Money and the Sceptic: A social-epistemological case for taking arguments for redistribution seriously

I saw someone the other day put forward an argument against re-distributive taxation based on a study and a second person say ‘but that study is from the Cato Institute’. A bunch of people then jumped in to object that this was an ad hominem argument, and the study should be evaluated on our own merits, even if it was from the Cato institute. This completely ordinary interaction on the internet got me thinking about the social epistemology of such arguments and why I think imperfectly rational and informed agents should not be so quick to dismiss ad hominem arguments in these situations, at least not entirely. Rather such agents must remain resolutely conscious of the structure of social incentives that shapes the discourse they are immersed in.

Consider the following thought experiment:

You’re aboard a spaceship and you crash land on a mysterious planet. To your surprise you discover an advanced technological civilisation there.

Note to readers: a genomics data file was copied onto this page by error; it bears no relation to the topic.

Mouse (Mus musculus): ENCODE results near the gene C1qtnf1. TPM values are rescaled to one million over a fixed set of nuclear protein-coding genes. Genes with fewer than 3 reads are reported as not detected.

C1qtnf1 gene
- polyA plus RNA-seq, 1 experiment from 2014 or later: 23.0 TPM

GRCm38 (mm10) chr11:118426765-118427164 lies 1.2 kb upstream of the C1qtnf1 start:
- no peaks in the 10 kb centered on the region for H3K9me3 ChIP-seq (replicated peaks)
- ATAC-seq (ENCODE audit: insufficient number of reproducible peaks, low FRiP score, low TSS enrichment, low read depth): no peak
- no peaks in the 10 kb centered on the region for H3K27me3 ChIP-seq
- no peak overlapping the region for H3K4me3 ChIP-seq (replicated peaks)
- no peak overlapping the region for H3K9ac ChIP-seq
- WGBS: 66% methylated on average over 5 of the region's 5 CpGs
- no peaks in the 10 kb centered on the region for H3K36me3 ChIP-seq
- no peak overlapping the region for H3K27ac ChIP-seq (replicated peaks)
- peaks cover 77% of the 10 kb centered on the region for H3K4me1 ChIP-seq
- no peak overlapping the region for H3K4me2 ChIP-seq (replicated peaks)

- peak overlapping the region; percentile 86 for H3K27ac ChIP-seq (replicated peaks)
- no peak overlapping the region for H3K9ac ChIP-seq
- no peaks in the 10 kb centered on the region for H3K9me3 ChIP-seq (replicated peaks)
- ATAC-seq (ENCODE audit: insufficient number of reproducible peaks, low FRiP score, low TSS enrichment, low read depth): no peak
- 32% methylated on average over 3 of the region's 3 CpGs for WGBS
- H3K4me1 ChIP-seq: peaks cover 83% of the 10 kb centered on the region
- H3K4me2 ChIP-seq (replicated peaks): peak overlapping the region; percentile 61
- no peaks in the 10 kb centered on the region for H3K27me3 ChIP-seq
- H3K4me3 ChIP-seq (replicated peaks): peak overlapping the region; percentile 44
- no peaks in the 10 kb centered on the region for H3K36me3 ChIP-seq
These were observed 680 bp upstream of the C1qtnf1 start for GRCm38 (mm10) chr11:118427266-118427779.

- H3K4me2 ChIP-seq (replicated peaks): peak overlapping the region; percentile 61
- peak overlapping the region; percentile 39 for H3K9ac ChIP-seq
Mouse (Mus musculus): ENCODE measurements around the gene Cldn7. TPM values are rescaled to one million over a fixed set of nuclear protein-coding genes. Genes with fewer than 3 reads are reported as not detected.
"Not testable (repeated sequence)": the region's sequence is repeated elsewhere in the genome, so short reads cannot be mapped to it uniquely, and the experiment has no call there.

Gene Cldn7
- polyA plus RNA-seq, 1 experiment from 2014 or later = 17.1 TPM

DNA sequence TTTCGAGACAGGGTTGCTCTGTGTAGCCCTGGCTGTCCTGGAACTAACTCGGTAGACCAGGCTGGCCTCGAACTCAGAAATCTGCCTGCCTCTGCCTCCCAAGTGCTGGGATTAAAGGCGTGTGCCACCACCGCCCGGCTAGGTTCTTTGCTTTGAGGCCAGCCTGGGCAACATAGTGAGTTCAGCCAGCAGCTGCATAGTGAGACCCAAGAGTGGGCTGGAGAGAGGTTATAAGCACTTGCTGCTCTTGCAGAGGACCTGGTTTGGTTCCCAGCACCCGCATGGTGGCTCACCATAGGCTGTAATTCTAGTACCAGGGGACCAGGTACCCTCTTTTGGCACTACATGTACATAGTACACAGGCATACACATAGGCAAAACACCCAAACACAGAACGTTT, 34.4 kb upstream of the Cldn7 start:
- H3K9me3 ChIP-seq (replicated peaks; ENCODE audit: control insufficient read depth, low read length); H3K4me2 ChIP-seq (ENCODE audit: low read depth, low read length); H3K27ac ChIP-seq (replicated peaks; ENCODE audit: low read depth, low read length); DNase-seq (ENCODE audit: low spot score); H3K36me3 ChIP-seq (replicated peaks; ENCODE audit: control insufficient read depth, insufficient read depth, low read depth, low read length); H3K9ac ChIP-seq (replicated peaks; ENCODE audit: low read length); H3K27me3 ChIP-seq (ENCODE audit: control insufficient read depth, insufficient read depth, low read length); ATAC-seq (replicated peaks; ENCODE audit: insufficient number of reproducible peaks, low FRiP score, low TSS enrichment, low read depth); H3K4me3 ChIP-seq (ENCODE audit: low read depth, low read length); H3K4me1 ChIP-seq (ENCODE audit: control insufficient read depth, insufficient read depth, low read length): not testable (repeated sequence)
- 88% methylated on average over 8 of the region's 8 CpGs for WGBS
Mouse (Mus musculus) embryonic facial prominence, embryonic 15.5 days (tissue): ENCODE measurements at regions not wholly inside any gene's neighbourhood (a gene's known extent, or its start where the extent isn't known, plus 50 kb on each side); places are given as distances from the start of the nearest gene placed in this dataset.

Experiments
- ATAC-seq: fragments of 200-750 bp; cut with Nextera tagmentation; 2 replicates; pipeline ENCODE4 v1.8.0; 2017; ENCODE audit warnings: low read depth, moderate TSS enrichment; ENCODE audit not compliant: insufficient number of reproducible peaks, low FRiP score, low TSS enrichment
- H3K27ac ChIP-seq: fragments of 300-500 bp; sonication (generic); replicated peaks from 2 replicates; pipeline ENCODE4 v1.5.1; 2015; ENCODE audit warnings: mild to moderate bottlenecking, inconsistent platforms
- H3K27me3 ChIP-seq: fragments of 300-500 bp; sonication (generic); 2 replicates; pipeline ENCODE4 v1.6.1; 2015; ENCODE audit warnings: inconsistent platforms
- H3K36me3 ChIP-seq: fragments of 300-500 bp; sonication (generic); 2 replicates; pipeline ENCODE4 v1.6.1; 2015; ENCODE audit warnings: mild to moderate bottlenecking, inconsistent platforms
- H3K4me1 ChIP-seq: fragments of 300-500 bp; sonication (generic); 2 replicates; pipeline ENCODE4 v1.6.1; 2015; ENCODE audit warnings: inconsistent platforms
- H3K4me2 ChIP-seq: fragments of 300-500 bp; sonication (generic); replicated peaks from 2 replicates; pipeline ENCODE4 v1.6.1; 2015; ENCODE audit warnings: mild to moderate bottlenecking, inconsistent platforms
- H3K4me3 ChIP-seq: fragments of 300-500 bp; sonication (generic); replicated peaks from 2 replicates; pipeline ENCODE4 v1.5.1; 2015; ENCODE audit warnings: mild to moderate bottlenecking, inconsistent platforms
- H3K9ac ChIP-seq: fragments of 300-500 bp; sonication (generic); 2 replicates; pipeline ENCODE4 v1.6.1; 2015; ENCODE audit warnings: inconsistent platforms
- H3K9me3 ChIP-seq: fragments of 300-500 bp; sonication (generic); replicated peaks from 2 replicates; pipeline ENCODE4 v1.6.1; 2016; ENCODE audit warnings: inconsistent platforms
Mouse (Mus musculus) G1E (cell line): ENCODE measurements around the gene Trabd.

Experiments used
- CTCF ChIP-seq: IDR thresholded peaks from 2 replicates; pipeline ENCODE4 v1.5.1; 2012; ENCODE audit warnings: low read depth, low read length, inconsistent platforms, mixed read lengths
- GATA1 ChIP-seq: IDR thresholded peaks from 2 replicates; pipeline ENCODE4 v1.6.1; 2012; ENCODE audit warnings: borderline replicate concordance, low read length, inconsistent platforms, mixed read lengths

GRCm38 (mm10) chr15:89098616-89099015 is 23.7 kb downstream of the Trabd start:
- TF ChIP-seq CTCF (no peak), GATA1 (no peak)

Upon discovering the locals and resolving communication difficulties, you are asked to resolve for them an ancient dispute. You, they feel, are in an excellent position to be impartial. At first you try to decline the offer, but they are very insistent- the issue simply must be resolved one way or another.

They explain what the issue is. The juice of a certain fruit needs to be distributed between them. Ancient custom has acknowledged that for various reasons, some of them are entitled to vastly more juice than others. The issue to be decided is whether a more even distribution of juice should be adopted, or whether the customary distribution should continue.

One of the powers of this juice is that it can fuel special thinking machines, and working together these thinking machines can make powerful arguments- but always working under the direction of, and for the purposes of those who fuelled them with the juice. Naturally most of the argument producing robots are operated by those with a lot of the juice, and thus most of the arguments they have produced on the topic are in favour of the existing uneven distribution of juice.